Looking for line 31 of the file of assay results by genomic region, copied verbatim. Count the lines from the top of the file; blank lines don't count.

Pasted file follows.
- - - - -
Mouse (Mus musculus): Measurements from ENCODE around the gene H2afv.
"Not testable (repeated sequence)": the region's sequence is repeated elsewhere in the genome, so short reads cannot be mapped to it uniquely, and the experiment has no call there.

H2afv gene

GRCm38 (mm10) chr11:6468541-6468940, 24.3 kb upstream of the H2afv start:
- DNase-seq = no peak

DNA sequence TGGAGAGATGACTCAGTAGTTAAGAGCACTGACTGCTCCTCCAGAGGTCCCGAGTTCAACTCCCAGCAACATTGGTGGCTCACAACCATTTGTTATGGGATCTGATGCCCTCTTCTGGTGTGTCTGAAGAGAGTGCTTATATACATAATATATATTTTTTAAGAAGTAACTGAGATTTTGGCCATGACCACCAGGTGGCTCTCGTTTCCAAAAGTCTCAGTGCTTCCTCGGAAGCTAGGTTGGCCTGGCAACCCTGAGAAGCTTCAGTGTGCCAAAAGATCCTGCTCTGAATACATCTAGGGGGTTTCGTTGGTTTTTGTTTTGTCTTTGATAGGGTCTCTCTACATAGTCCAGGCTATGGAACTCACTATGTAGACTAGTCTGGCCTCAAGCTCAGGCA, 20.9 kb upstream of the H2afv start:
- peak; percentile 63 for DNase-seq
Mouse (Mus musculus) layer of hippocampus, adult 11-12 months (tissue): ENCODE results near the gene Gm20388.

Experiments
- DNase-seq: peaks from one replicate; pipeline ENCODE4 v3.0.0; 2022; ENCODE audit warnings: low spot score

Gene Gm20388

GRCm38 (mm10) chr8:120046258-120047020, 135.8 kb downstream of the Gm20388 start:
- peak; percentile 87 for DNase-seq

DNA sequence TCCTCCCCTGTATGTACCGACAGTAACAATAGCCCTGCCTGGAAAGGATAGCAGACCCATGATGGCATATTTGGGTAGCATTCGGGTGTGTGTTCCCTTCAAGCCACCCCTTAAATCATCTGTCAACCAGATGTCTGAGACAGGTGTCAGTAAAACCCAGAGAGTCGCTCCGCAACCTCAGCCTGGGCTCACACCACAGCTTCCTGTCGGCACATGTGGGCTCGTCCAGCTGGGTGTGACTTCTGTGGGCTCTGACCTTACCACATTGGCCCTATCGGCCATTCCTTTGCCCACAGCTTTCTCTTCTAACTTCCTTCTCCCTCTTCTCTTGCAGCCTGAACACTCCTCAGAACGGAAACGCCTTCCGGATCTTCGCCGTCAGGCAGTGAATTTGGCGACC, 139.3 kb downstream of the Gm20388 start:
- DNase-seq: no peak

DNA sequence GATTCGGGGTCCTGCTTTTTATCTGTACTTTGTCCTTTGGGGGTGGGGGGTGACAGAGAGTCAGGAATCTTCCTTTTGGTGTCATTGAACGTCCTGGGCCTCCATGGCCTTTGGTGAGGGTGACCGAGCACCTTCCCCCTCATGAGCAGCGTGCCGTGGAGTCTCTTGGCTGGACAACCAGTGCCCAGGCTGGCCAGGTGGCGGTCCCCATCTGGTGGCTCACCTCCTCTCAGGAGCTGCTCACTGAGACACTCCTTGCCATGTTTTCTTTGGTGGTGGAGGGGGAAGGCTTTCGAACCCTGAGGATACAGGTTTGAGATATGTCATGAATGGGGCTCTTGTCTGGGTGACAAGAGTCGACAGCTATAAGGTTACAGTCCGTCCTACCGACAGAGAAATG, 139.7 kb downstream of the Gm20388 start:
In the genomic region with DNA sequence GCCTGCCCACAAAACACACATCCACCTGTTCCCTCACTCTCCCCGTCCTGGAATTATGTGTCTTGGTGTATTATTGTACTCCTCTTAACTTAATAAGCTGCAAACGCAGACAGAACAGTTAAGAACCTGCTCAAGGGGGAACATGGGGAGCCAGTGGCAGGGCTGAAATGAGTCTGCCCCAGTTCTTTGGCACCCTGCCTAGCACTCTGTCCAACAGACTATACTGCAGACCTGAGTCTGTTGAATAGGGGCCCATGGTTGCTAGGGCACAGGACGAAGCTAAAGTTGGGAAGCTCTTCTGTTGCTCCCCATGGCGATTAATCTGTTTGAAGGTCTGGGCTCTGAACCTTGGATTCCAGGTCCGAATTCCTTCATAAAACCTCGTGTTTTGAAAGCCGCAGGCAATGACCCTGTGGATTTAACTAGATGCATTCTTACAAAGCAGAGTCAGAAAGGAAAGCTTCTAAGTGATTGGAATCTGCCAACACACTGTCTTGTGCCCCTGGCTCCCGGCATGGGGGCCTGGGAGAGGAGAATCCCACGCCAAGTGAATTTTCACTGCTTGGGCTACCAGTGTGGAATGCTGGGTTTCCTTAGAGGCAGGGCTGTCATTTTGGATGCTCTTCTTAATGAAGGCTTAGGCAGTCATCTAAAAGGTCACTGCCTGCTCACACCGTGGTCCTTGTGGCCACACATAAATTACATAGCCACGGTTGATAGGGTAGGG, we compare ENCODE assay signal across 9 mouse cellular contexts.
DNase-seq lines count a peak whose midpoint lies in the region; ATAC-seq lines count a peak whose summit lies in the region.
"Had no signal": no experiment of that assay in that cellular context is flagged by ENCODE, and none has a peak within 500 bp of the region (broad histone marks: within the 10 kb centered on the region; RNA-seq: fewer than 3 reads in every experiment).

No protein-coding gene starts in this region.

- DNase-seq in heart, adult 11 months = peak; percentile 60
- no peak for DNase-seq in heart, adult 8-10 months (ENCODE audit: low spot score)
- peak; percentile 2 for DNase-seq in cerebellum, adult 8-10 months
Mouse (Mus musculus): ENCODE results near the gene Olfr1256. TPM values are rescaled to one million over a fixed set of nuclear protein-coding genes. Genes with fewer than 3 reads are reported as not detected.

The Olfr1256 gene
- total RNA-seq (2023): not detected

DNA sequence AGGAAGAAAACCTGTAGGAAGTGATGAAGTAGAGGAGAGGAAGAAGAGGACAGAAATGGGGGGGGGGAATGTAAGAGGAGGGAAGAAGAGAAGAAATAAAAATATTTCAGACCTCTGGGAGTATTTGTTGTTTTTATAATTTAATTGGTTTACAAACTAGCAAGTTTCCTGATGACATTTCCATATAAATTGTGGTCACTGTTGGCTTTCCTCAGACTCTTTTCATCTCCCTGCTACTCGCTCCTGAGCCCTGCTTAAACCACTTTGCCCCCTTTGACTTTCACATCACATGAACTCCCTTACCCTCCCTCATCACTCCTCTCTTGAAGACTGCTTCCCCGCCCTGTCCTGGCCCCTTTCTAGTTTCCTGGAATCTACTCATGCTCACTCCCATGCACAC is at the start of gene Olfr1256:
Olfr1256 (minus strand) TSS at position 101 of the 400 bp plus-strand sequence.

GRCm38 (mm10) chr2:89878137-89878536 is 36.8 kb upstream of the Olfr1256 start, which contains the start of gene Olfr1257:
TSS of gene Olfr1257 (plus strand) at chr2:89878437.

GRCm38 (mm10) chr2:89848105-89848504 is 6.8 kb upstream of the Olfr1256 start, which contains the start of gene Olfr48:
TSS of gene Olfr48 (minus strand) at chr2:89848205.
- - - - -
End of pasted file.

GRCm38 (mm10) chr2:89848105-89848504 is 6.8 kb upstream of the Olfr1256 start, which contains the start of gene Olfr48: